All workers under the control of the organization
There are many gruesome stories related to a lack of control of contractors, where they get killed or cause a big spill. But I don’t want to get into the gruesome details. I want to focus on the day to day contractors, who come into your site. Some have been coming to your site for years, they almost feel like a regular employee. So much so that they don’t even sign in at the front reception any longer, they just pull their van up to the door closest to the maintenance department. Sometimes, they don’t even stop in and acknowledge their arrival to the maintenance supervisor, they just walk and start their work. In some cases, this may not cause any impact, but in other situations problems can arise. It is up to every organization to decide how they intend on controlling the workers under their control. And yes, as soon as a contractor comes onto your site, they become a worker under your control.
The expectations for the management of contractors has significantly increased with this new version of the standard. There are 3 specific areas that have to be considered when managing contractors: training, communication and controls.
Within the ISO 14001:2015 standard, contractors fall under 3 categories:
- Interested Parties
- Outsources Process
- Persons doing work under the organization’s control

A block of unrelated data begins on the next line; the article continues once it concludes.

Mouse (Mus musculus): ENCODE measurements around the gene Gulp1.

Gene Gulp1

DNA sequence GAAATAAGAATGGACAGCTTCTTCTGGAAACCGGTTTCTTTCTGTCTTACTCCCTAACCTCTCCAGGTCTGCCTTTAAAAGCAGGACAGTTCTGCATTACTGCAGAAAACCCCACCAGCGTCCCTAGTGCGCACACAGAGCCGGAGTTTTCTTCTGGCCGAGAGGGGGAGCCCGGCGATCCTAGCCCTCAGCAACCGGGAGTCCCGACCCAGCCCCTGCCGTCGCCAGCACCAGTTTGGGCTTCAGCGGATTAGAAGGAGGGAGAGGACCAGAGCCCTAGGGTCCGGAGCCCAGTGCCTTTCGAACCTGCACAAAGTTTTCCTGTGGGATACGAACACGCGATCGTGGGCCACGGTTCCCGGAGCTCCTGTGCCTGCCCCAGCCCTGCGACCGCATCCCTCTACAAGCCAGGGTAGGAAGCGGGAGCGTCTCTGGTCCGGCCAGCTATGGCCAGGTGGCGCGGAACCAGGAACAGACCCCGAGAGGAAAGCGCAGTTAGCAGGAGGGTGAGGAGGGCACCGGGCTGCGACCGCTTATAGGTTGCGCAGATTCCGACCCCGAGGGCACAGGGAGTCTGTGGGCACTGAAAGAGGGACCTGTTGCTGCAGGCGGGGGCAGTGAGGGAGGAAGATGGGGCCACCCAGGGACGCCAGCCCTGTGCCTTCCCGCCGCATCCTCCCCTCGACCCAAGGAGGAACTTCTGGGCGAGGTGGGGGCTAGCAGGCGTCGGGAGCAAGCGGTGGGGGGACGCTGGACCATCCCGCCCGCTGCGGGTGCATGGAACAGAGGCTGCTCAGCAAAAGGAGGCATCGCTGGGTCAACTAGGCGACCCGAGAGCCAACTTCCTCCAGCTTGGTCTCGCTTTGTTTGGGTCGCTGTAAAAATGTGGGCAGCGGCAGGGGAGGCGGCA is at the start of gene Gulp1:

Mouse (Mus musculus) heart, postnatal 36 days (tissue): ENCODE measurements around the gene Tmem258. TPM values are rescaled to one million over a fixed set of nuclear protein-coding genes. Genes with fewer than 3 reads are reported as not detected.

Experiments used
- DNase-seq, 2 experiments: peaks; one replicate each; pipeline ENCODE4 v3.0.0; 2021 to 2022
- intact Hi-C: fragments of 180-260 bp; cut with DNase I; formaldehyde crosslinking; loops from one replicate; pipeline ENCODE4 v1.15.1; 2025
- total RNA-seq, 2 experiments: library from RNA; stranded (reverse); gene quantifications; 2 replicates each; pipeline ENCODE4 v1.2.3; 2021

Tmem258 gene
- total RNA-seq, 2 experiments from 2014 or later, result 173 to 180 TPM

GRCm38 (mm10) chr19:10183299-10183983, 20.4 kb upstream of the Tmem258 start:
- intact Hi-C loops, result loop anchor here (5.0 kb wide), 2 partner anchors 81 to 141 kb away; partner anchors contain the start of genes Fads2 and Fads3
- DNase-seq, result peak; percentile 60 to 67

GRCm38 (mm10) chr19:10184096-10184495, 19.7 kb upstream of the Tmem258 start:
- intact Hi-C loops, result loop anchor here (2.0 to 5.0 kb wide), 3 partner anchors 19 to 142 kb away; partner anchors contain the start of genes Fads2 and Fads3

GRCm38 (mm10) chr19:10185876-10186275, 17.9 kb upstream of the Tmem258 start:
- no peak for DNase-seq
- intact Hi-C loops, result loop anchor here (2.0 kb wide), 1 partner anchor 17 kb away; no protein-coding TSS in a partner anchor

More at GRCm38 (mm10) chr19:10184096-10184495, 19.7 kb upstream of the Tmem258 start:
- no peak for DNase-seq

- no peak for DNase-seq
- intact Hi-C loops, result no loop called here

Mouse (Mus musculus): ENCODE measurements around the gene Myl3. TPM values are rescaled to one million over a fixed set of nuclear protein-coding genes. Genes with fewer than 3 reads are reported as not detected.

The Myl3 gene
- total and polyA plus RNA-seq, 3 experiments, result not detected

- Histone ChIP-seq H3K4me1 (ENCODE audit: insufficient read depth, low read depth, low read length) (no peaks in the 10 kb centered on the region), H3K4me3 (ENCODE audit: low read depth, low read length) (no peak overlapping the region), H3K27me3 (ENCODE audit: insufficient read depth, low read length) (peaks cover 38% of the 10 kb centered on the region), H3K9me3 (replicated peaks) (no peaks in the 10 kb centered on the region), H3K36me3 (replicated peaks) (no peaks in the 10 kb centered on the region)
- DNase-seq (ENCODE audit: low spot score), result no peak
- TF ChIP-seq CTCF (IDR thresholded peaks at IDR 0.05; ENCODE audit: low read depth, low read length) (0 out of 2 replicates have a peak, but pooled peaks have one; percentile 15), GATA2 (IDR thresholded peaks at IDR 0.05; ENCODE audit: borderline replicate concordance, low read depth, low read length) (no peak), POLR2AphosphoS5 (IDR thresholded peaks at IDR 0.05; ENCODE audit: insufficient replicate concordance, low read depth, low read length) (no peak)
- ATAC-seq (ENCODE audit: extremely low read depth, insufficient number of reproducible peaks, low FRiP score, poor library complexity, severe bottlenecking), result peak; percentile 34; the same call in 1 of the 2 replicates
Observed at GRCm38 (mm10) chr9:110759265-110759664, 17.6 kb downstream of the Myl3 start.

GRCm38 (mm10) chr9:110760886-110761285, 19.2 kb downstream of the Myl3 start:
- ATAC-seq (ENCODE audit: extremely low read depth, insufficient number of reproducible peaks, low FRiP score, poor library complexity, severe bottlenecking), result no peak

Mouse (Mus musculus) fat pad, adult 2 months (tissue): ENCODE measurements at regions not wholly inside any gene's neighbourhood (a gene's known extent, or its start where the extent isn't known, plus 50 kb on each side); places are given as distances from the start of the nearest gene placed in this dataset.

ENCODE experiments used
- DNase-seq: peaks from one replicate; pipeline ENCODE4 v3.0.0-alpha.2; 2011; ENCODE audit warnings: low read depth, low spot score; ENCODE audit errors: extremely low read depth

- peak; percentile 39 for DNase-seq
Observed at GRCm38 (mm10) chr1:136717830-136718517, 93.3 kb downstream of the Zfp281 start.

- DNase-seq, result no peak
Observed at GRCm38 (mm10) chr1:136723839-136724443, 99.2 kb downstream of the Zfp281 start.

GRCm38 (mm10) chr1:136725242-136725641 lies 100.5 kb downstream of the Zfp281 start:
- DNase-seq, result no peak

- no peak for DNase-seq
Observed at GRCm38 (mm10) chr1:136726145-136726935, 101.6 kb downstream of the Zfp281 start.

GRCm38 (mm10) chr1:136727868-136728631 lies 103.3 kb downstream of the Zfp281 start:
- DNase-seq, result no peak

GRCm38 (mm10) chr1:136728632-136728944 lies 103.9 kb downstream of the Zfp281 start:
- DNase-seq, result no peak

Contractors are an interested party because they want to work with your organization, so you have influence over what they do while they are working for you. There are also specific requirements related to communicating the environmental policy (5.2) and emergency response procedures (8.2) as relevant. Additionally, contractors may be a group that your organization creates an external communication strategy for (7.4).
As an outsourced process, there is requirement for identifying requirements for the procurement of products and services, as well as communicating these requirements to external providers (8.1). (External providers is the new term used for suppliers.) As an organization, the expectation is to not outsource your environmental impact. You need to understand the impact to the environment by having another party perform the work required. Now, this can be an improvement to the environment, particularly if the contractor is a specialist in their field and manage the environmental impacts very effectively. The consideration of life cycle perspective can also be brought into the discussion and identification of environmental aspects when discussing contractors.
Finally, contractors are persons doing work under the organization’s control. There are now greater expectations with what is done with contractors. In the 2004 version of the standard, you could get away with just a letter sent to the contractor including the expectations or requirements with respect to the environment. However, now the expectation is much greater. For every contractor (or person working under the control of the organization), they must be made aware of the organization’s environmental policy, aspects and impacts, benefits of the EMS and consequences of not following it (7.3). Additionally, your organization needs to understand the required competencies for these contractors and keep records of their performance (7.2).
The “How To” is an area that we can discuss another day. It can be simple or complicated, completely dependent on the number and complexity of contractors coming onto your site. We have developed a simple table summarizing all of the elements that can be relevant to contractors.
If you need further support with implementing sufficient contractor controls or any other part of your transition to the new ISO 14001, feel free to contact us to see we can help you.